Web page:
Templates and Snippets in Emacs

30 August 2020

I was only trying to write that last article, but it took me days to finally do it. I had so much work to do before I got there.

I had come to appreciate Emacs automatically inserting the boilerplate namespace declarations in new Clojure files, and I really thought I needed such convenience for my blog posts written in AsciiDoc in JBake. I dove down a 20-tab-deep, yak-shaving hole to get it done. [1]

I had to figure out the right search terms and names for what Emacs was doing for me. I finally found yatemplate which seems similar to yasnippets. Spacemacs has the templates layer for integrating yatemplate support, so I added that layer and created a template for my adoc files in my .emacs.d directory. My simple case worked, but I recognized that I’ll want that template on all my machines, so having a local copy of it wouldn’t cut it. I needed a way to check-in and version more Emacs/Spacemacs files than just my ~/.spacemacs files I was previously distributing.

I learned yasnippets would default to looking in ~/.spacemacs.d/ if the configuration was in there, so I had to move my ~/.spacemacs file over to ~/.spacemacs.d/init.el. To have the templates layer source templates from the .spacemacs.d directory, it required an extra bit of configuration when introducing it to the dotspacemacs-configuration-layers:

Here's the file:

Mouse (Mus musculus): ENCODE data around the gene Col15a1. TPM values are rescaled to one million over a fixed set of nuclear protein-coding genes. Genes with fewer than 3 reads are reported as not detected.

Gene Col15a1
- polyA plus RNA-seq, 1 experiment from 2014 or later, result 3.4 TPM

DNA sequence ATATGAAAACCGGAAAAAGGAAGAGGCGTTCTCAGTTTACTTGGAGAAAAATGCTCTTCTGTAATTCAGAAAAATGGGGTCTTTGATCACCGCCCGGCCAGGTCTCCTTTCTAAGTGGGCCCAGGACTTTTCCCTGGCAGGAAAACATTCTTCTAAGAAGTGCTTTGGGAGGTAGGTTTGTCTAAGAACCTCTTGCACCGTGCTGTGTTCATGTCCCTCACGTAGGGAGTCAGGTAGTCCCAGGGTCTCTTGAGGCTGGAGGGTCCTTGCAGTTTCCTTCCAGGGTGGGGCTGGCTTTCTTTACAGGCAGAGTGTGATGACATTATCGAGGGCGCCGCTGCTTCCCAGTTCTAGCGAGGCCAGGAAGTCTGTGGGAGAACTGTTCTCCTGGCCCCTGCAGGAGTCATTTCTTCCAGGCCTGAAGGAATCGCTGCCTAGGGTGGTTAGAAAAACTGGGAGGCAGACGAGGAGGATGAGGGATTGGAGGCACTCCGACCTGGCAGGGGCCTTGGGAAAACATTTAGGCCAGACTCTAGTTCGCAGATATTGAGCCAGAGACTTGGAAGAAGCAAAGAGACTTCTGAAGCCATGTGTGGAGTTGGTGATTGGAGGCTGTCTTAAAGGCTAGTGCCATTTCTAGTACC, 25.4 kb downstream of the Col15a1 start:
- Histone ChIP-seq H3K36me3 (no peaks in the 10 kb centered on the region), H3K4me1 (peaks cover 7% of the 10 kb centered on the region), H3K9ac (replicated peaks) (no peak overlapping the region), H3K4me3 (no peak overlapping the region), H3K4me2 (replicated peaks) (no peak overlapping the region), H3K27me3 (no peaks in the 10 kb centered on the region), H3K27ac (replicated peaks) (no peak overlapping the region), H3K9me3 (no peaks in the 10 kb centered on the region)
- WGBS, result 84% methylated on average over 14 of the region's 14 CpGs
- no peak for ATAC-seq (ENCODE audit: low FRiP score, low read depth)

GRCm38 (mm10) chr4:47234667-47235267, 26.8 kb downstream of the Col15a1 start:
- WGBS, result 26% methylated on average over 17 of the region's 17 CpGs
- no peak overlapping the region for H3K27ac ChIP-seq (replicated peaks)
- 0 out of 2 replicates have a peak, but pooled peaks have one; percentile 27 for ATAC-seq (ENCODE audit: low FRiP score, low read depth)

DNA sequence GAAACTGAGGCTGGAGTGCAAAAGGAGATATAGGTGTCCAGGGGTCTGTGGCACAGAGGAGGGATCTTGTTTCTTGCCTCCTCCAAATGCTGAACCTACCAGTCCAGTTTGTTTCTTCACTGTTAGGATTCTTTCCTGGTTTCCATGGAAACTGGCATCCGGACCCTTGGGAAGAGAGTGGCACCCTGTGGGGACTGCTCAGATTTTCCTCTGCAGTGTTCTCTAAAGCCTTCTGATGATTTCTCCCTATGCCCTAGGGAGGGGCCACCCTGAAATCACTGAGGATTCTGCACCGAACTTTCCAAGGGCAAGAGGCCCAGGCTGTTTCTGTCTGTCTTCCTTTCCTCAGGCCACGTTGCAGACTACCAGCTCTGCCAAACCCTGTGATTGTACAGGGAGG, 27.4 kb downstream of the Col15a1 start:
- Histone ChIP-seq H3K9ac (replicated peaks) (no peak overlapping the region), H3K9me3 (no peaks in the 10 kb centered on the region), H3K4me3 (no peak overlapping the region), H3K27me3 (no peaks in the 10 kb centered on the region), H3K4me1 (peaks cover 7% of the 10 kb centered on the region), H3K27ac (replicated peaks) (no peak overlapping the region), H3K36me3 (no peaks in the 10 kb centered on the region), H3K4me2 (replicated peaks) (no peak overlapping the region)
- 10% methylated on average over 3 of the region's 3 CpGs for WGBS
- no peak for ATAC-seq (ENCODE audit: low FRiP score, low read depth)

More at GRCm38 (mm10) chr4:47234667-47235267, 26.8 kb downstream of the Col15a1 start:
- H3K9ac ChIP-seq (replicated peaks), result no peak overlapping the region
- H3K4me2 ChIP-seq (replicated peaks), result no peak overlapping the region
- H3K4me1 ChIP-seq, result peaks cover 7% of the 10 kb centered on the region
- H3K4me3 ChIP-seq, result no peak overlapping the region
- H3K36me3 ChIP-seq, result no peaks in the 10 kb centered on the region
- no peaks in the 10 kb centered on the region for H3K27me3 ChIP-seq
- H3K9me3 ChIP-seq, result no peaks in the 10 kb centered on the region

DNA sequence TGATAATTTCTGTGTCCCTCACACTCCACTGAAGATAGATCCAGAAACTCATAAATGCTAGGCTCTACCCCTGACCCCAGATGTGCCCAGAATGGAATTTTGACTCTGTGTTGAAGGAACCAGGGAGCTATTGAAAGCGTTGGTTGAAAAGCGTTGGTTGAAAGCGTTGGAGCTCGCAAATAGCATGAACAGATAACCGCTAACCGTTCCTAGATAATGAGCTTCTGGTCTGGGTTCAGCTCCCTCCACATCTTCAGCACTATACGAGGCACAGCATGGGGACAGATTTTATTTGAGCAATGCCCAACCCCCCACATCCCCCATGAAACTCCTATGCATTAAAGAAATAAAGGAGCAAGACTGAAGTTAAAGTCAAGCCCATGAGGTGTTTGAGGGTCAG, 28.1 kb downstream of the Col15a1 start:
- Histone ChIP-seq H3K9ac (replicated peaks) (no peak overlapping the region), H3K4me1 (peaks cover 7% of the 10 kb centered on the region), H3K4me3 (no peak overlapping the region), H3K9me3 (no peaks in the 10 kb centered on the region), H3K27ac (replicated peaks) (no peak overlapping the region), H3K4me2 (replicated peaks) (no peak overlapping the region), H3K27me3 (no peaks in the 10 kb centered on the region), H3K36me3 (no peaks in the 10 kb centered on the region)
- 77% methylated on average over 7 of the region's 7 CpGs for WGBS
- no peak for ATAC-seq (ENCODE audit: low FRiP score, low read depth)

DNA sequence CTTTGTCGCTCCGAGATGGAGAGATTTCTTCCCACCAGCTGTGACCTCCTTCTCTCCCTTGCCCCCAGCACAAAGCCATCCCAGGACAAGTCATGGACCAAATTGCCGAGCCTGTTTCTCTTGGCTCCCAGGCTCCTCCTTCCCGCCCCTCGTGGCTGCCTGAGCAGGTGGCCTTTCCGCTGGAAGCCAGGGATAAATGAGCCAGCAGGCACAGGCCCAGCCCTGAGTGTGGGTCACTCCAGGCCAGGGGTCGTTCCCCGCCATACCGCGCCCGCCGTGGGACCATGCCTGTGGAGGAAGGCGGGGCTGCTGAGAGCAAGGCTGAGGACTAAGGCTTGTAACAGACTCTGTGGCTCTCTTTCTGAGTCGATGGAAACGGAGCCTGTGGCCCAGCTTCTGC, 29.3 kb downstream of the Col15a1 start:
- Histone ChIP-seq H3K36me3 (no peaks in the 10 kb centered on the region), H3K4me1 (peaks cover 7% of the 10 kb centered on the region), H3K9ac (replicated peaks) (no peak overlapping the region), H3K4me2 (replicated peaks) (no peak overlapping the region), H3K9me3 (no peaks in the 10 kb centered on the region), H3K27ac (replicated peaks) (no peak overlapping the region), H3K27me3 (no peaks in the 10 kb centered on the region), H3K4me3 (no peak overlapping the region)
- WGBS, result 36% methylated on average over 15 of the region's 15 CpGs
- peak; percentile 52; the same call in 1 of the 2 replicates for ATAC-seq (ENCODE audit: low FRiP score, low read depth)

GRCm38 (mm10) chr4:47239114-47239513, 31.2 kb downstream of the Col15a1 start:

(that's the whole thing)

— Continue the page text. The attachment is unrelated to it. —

(templates :variables templates-private-directory "~/.spacemacs.d/templates")

At this point, I could now commit my .spacemacs.d directory with the regular configuration file and the supporting templates and snippets. All those files will be cloned to all my workstations.

I was almost ready to write that article, but yasnippet and yatemplate have this fancy templating language. I’m sure that can make my article-creation even smarter! I read a bit more and found a couple cool elisp functions for automatically filling in the date and building a title from the file name. With the final enhancements to my adoc template, I could write the article, if I could only remember what I was trying to do in the first place. I hope to at least remember how to use these snippets and templates for future work.

1. I often measure task complexity in the number of tabs I end up having opened.

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August 2020